It looks as though the District Council is about to consider exactly the same idea - bar some tweaking - having 'marketed' Knowle and received some interest from developers:

The District Council has instructed an independent Planning Consultant to provide a Planning Statement in relation to the Knowle to assist interested parties in formulating their tender offers.

Exceptional redevelopment opportunity within the popular coastal town of Sidmouth - Savills
East Devon Council headquarters go on sale | Western Morning News
Agenda for Overview & Scrutiny Committee - Thursday, 13 November 2014
Agenda for Cabinet - Wednesday, 3 December 2014

There are alternatives for the site:
Correspondence with Councillors on alternative EDDC use of Knowle
Futures Forum: Alternatives for Knowle

... but the District Council will not countenance any alternatives:
Cost of making Knowle offices fit for purpose…EDDC’s figures challenged | Save Our Sidmouth
Council must be scrutinised | Exeter Express and Echo
EDDC watchdog calls for ‘independent’ Knowle survey - News - Midweek Herald

... claiming 'commercial confidentiality':
EDDC’s relocation costs to remain confidential - News - Sidmouth Herald
East Devon District Council cites “commercial sensitivity” as reason to keep tight-lipped over move to Honiton and Exmouth | Exeter Express and Echo

This seems, sadly, to be the attitude when it comes to 'redeveloping' other prime sites - that the 'developer' should determine the 'development':

Port Royal in Sidmouth:

“We have always said that [the Save Sidmouth Drill Hall Campaign] proposals would be made available to a prospective developer capable of delivering comprehensive renewal of Port Royal.

‘Drill Hall must not hinder future plans at Port Royal’ - News - Sidmouth Herald
12/2254/COU | Demolition of former drill hall building and levelling/re-grading of base of site to form open air storage compound for boats and vehicles; existing pedestrian access on south end of site to be removed and new vehicle access route created at north end of site | Former Sidmouth Drill Hall The Esplanade Sidmouth
Sidmouth Drill Hall | Save Sidmouth Drill Hall Campaign
Development Brief for Port Royal/Ham Area of Sidmouth

Seaton 'regeneration':

A spokesperson for Tesco, added: “We are proud of our investment and commitment to the Seaton community. Our store is popular and we have created many jobs for local people.
“Unfortunately because of the difficult housing market conditions it is no longer financially viable to build the affordable housing.”

Tesco withdraws offer of affordable housing as part of East Devon seaside development plans | Exeter Express and Echo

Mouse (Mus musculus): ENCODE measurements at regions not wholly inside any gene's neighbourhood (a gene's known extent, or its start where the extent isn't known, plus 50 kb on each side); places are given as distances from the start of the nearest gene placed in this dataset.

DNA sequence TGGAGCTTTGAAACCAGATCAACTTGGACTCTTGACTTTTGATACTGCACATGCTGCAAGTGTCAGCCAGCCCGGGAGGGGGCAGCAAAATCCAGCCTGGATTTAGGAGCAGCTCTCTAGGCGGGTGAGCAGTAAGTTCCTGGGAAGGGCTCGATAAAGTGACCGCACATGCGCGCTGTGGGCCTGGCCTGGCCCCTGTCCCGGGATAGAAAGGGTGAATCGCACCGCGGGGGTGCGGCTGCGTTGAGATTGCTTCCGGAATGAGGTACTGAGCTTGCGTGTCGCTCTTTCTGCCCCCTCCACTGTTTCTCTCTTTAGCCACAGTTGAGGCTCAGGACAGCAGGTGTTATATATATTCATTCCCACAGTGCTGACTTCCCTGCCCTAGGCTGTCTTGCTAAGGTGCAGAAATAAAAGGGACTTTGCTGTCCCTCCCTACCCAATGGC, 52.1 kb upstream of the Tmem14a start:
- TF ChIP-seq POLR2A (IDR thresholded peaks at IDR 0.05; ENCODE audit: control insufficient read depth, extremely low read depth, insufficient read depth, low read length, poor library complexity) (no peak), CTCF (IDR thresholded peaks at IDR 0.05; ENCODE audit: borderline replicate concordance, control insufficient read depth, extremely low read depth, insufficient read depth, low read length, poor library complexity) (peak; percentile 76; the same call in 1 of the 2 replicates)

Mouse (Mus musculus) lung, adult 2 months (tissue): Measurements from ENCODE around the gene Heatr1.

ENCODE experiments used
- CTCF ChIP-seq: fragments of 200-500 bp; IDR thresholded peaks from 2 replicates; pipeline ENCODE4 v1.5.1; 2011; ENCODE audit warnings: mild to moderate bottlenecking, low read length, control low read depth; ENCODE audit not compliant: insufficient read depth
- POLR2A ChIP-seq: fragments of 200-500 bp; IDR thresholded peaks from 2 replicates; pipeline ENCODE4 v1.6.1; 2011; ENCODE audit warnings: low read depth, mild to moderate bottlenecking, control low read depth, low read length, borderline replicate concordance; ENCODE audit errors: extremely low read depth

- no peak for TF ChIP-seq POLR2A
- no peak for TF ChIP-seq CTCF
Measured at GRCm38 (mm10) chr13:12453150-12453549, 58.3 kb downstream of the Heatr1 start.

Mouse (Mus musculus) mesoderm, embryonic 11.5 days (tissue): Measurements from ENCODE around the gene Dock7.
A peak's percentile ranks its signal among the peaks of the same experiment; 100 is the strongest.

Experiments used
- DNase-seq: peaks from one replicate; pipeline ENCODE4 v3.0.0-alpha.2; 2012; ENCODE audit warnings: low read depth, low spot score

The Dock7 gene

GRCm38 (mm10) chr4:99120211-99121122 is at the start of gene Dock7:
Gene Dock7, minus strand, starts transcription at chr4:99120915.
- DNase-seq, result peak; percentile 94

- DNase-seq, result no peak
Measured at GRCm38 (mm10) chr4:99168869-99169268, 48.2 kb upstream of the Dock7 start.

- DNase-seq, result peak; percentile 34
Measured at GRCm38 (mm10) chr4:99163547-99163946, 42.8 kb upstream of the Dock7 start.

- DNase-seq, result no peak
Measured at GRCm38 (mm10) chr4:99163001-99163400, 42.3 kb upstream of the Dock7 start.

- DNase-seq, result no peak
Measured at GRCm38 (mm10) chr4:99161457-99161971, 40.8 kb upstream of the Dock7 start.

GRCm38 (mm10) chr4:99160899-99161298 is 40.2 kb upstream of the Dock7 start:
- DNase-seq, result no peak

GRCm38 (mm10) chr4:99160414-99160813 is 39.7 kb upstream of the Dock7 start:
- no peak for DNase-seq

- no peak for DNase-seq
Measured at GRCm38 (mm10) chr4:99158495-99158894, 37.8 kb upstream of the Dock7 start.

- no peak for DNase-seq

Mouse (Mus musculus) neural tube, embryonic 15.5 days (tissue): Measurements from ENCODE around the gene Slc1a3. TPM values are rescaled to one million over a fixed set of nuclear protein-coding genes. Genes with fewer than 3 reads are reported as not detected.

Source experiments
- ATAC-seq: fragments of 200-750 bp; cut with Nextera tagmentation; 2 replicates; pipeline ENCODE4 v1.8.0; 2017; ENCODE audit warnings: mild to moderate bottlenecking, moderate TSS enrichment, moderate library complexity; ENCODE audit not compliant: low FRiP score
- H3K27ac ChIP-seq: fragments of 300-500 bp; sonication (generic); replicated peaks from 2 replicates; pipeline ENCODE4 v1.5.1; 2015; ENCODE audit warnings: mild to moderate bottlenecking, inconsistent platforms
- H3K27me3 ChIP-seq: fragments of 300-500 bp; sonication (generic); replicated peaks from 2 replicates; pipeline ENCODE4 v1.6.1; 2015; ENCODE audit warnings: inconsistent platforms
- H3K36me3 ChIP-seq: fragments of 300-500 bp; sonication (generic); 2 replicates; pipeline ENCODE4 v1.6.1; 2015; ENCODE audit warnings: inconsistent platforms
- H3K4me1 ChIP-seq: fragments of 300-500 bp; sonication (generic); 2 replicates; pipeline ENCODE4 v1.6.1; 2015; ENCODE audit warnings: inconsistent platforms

East Devon District Council - Seaton Regeneration
Seaton Development Trust | Shaping the future
Tesco New Store Plans | Seaton, Devon
seaton | Search Results | Sidmouth Independent News
Stand Up For Seaton (SU4S)
Stand Up For Seaton (SU4S): October 2006

But the East Devon District Council does not appear to be alone in preferring to cosy up to developers and supermarkets rather than to actually listen to what their residents and tax-payers have to suggest...

For example, the community of Botley near Oxford has been fighting to stop over-development:
West Way Community Concern
Delight as West Way plan in Botley is thrown out but disappointed Doric reviewing what happens now (From Oxford Mail)

... and yet this is not simply a nimbyist group of naysayers against any 'development': indeed, the campaign group has produced its own blueprint for a vibrant project:
Botley 2020 | West Way Community Concern

On the other hand, it does appear that some local authorities are willing to countenance a different way of going about 'development': 

July 2007: Dave Chapman and Nigel Topping, interested in the idea of bringing the Dairy Crest site into community ownership and creating a sustainable business park, meet with South Hams District Council’s Head of Property Services, and leave the meeting determined that getting the development Totnes needs for the site will require bringing the site into community ownership, not just trying to influence from a distance what happens there.

Atmos Totnes: the story so far…. - Atmos Totnes
Atmos Totnes - Charles Fox - Transition Culture (podcast)
JoinedUpThinking-Part3AEDAPweb_2 - Google Docs
Futures Forum: Totnes REconomy Project ... and Atmos Totnes